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Sgt. 1st Class Roger Dey, 103rd Public Affairs Detachment
CAMP VICTORY, Iraq - 04.01.2010 For Soldiers looking to re-enlist deployment to Iraq or Afghanistan has been a great opportunity to receive additional, tax free bonus money to continue their service.
During the past few years, there has been ample bonus money available for Soldiers who choose to re-enlist in the Army, but the trend for huge bonuses appears to be coming to a close.
With the Army, Army Reserve and Army National Guard all at or near their authorized end-strength, an abundance of Soldiers remaining in service, significant changes to re-enlistment bonuses are expected to take effect soon.
Based on past experience, Soldiers expected April to be the month that would bring reductions to deployment bonuses for active duty troops. However, Master Sgt. Richard Culley, United States Forces – Iraq retention sergeant major, says there has not yet been an announcement to that effect.
"We can refer to the bonus message that is out currently, and that is status quo," he said. "There is a tax-free deployment bonus under the Selective Re-enlistment Bonus Program."
According to Military Personnel Message 09-222, issued in October, active duty Soldiers meeting bonus eligibility requirements in accordance with Army Regulation 601-280 who are deployed to Afghanistan, Iraq or Kuwait, in any military occupational specialty are currently authorized a re-enlistment bonus based on rank and length of re-enlistment. Additionally, Soldiers in specific MOS' in critical units, such as Special Forces, may receive a higher deployed location bonus.
However, Culley predicts that budget tightening will affect bonuses soon, with theater deployment bonuses being the first feel the pinch. He anticipates that MOS bonuses will remain, but the dollar amount attached to them will probably decrease.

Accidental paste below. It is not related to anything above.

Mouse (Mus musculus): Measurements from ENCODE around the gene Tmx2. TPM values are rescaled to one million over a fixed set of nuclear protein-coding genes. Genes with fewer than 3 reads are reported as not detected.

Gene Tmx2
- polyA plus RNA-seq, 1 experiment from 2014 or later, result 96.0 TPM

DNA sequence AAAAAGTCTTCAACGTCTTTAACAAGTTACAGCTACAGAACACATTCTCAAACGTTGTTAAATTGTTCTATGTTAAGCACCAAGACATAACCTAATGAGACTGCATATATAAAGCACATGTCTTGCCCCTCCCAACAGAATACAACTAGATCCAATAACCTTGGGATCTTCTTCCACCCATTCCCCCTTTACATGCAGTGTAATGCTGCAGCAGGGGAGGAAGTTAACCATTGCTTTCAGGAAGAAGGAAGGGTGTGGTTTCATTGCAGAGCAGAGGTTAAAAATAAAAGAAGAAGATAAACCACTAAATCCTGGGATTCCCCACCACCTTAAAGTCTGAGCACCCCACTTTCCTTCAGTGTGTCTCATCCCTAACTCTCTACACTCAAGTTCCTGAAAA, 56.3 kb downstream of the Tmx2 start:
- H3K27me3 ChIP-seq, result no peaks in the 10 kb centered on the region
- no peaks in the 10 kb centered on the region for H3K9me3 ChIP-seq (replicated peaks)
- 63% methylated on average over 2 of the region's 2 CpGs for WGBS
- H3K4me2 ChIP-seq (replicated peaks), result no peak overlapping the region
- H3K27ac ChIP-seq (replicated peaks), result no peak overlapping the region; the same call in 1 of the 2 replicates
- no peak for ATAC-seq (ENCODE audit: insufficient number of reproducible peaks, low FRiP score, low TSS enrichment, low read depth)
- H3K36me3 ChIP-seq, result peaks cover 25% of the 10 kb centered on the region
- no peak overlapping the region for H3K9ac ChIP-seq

The feeling that these changes aren't too far down the road is shared by Army Reserve Career Counselor Sgt. 1st Class Michael G. Moore and Sgt. 1st Class Lloyd Bowers, an Army Guard career counselor.
Although reserve component Soldiers aren't eligible for theater bonuses, they can still receive a tax-free, lump sum bonus if they re-enlist in a critical MOS, Moore said. Moore recently received word that Army Reserve bonuses are going to remain unchanged into the near future. However he anticipates that, at some point, the Reserve, which rates critical MOS' on a three tiered system, will see a downward trend in the amount of bonus money available.
"The tiers will not change, just the money amount," he explained.
Bowers said he doesn't expect as much of an impact on Guard MOS bonuses, which were cut from $15,000 to $5,000 last year.
"I think our incentives folks at the National Guard Bureau saw the direction things were going. They leaned forward so we wouldn't have to eliminate a bonus," he said. "I've yet to see any indication from our incentive folks in D.C. that it is going away."
For now, money is still available for Soldiers who decide to stay in the military, but that can always change, Bowers said.
"The only factual information you can take away is what is in policy guidance right now, with the disclaimer that everything is subject to change," he added.
With that in mind, Culley encourages Soldiers who are considering re-enlistment to do it sooner rather than later.
"You have money in your hand right now," he said. "You have a pretty good idea of what you want to do when you stay in, so you might want to hurry up and raise your right hand."